Rho-GTP pull-down assay

Inactivation of Rho proteins by RhoGAP68F was analyzed using the EZ-detect Rho, Rac, or Cdc42 activation kit (Pierce), as previously described (Nahm et al., 2006). Briefly, HEK293 cells transiently expressing pCMV-Myc-RhoA, Rac1, or Cdc42 and pcDNA-HA-RhoGAP68F or pcDNA-HA-RhoGAP68F-R315A were lysed in 25 mM Tris (pH 7.5), 150 mM NaCl, 5 mM MgCl2, 1% NP-40, 1 mM DTT, and 5% glycerol. Cell lysates were clarified by centrifugation at 13,000× g for 10 min. Equal volumes of lysates were then incubated at 4℃ for 1 hr with glutathione-Sepharose 4B-bound GST-Rhotekin-PBD (for RhoA-GTP) or GST-PAK1-PBD (for Rac1-GTP and Cdc42-GTP) fusion protein. The beads were washed four times with the lysis buffer and boiled in SDS sample buffer. The amount of GTP-bound Myc-RhoA, Rac1, or Cdc42 was determined by western blotting using an anti-Myc antibody (Cell Signaling). The total amounts of Rho proteins from cell lysates were determined by western blotting using an anti-Myc or anti-HA (Roche) antibody.

Fly stock and genetics

The wild-type strain used in this study was w1118. A transgenic line carrying UAS-RhoGAP68F was obtained in the w1118 background using standard protocols (Robertson et al., 1988). Elav-GeneSwitch-GAL4 (Osterwalder et al., 2001) was used to drive UAS-RhoGAP68F expression in postembryonic neurons.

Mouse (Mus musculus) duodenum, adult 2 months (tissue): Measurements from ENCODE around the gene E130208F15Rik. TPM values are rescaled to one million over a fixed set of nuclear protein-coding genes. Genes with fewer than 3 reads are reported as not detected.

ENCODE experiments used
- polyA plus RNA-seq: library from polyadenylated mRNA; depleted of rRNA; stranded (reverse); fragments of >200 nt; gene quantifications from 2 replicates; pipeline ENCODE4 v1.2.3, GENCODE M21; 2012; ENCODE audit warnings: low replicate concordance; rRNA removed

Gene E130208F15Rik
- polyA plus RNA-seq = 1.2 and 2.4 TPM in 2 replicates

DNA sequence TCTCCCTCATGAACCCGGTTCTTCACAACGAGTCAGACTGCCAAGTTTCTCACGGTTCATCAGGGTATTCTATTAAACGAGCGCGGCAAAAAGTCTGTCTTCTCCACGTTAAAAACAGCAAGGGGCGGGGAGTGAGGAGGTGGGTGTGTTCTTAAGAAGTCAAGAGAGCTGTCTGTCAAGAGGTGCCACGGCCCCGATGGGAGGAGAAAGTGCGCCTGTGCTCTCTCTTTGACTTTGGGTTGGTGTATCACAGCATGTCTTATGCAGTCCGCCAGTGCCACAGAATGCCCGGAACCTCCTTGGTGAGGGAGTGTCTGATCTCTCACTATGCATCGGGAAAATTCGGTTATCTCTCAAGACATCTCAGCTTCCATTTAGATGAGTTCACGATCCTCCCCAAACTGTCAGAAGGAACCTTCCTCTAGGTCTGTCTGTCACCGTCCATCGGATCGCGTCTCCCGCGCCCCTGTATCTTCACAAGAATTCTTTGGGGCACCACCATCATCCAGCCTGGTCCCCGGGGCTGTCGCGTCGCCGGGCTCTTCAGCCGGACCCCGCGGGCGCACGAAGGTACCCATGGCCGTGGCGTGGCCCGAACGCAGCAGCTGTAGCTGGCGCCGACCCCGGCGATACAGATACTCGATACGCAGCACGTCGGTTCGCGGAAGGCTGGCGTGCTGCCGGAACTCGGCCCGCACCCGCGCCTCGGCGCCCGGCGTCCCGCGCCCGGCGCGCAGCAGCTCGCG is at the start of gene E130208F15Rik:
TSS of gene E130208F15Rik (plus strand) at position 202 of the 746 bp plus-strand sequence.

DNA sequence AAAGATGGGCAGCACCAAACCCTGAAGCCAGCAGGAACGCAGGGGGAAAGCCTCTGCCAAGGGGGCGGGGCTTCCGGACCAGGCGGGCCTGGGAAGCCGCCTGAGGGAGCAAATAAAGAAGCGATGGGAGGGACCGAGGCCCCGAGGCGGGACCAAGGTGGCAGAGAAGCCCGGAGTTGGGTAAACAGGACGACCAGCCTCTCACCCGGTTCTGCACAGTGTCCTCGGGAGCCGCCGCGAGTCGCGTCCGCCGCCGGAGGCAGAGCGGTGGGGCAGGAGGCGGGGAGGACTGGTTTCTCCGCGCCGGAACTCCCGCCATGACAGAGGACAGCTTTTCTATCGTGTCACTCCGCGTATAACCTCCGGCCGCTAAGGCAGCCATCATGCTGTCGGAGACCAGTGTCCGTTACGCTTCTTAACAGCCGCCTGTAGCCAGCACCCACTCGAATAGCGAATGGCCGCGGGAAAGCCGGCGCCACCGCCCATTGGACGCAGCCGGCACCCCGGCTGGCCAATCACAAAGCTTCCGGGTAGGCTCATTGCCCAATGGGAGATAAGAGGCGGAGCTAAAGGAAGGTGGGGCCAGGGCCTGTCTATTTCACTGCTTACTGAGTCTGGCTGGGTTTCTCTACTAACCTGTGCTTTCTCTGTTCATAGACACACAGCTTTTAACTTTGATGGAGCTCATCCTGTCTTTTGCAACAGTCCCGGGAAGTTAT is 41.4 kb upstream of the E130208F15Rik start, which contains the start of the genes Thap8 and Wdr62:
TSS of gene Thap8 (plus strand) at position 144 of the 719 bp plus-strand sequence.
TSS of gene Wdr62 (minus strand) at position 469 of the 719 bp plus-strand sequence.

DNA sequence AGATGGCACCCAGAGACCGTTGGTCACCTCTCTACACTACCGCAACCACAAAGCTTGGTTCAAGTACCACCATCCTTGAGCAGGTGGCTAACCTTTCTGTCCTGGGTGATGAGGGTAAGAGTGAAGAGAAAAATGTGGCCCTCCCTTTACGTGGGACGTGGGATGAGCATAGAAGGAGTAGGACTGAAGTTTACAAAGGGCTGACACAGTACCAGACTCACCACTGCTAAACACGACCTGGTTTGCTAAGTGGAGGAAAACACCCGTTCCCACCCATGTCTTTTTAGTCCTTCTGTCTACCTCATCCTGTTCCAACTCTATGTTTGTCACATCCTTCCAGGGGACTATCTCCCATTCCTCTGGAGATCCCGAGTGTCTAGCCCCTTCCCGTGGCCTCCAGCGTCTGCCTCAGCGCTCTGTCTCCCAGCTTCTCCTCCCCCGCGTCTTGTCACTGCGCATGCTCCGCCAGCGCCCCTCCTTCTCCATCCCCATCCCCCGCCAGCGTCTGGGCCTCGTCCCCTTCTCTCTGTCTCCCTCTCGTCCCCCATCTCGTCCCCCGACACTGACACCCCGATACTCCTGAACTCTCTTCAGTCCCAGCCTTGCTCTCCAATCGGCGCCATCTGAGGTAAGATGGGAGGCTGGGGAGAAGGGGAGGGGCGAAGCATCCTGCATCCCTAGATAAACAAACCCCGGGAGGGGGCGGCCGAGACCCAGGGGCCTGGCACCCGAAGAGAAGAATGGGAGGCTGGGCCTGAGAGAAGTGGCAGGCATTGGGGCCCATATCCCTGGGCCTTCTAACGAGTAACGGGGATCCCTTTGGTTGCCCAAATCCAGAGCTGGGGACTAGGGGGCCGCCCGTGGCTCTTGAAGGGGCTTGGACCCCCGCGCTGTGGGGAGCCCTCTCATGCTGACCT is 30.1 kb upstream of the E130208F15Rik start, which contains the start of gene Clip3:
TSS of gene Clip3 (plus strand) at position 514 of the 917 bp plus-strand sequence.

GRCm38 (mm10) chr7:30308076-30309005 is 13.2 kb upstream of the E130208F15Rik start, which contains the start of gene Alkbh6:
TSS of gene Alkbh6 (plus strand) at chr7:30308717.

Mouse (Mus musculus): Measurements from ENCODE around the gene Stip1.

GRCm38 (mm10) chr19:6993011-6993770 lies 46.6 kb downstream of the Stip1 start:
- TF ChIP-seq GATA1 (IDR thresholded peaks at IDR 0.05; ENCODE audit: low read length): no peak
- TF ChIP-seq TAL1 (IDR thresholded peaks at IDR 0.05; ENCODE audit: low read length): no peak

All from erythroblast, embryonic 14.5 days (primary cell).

Immunohistochemistry

NIH3T3 cells were transfected with a plasmid encoding HA-RhoGAP68F or HA-RhoGAP68F-R315A. Immunostaining of transfected cells was performed as previously described (Nahm et al., 2006). Filamentous actin structures were visualized using rhodamine-conjugated phalloidin (Invitrogen) at 1:250.

Larval body wall muscles were dissected from wandering third-instar larvae in Ca2+-free HL3 saline (Stewart et al., 1994) and fixed in 4% formaldehyde in PBS for 30 min. Fixed muscles were washed with PBT (PBS, 0.1% Triton X-100) and incubated with goat anti-HRP conjugated with FITC (Jackson ImmunoResearch, 1:200) for 1 hr at room temperature. Image acquisition and morphological quantification were performed as previously described (Nahm et al., 2010).

Identification of RhoGAP68F, a RhoA-specific GAP that is highly expressed in the nervous system

The Drosophila genome contains at least 20 RhoGAPs for the Rho family (Hu et al., 2005); however, their role(s) in the developing nervous system are still poorly understood. As an initial step to address this issue, we searched by RNA in situ hybridization on whole-mount embryos for previously uncharacterized RhoGAP genes expressed in the central nerves system (CNS), and found that the annotated gene RhoGAP68F (CG6811) fulfills the criterion. A high level of RhoGAP68F message was uniformly detected in early stage embryos (e.g. stage 5; Fig. 1A), suggesting a significant maternal contribution (Fig. 1A). RhoGAP68F expression was restricted to brain lobes and the ventral nerve cord by stage 13 (Fig. 1B). The enrichment of RhoGAP68F expression in the embryonic CNS was maintained until the end of embryogenesis (Fig. 1C).